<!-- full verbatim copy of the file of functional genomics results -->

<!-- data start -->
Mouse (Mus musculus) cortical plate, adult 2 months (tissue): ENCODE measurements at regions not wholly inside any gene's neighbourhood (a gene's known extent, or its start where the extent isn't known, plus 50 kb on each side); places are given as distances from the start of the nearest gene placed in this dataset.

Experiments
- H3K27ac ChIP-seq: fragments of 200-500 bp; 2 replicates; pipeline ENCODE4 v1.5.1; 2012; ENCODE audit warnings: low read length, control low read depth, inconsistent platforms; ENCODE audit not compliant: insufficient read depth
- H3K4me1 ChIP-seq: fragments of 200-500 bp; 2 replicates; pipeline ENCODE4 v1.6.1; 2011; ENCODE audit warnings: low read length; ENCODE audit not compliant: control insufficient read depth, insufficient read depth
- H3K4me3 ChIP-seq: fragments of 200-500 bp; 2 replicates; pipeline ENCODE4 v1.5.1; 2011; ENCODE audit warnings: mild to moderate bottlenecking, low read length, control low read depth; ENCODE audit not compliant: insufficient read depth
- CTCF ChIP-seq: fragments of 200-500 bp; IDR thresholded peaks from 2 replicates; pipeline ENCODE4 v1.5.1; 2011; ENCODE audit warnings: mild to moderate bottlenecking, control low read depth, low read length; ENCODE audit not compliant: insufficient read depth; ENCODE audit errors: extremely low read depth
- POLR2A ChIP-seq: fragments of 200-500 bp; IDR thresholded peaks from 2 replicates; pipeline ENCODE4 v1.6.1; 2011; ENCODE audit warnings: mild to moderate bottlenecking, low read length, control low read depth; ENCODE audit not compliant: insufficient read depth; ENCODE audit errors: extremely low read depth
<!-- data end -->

Mouse (Mus musculus) cortical plate, adult 2 months (tissue): ENCODE measurements at regions not wholly inside any gene's neighbourhood (a gene's known extent, or its start where the extent isn't known, plus 50 kb on each side); places are given as distances from the start of the nearest gene placed in this dataset.

Experiments
- H3K27ac ChIP-seq: fragments of 200-500 bp; 2 replicates; pipeline ENCODE4 v1.5.1; 2012; ENCODE audit warnings: low read length, control low read depth, inconsistent platforms; ENCODE audit not compliant: insufficient read depth
- H3K4me1 ChIP-seq: fragments of 200-500 bp; 2 replicates; pipeline ENCODE4 v1.6.1; 2011; ENCODE audit warnings: low read length; ENCODE audit not compliant: control insufficient read depth, insufficient read depth
- H3K4me3 ChIP-seq: fragments of 200-500 bp; 2 replicates; pipeline ENCODE4 v1.5.1; 2011; ENCODE audit warnings: mild to moderate bottlenecking, low read length, control low read depth; ENCODE audit not compliant: insufficient read depth
- CTCF ChIP-seq: fragments of 200-500 bp; IDR thresholded peaks from 2 replicates; pipeline ENCODE4 v1.5.1; 2011; ENCODE audit warnings: mild to moderate bottlenecking, control low read depth, low read length; ENCODE audit not compliant: insufficient read depth; ENCODE audit errors: extremely low read depth
- POLR2A ChIP-seq: fragments of 200-500 bp; IDR thresholded peaks from 2 replicates; pipeline ENCODE4 v1.6.1; 2011; ENCODE audit warnings: mild to moderate bottlenecking, low read length, control low read depth; ENCODE audit not compliant: insufficient read depth; ENCODE audit errors: extremely low read depth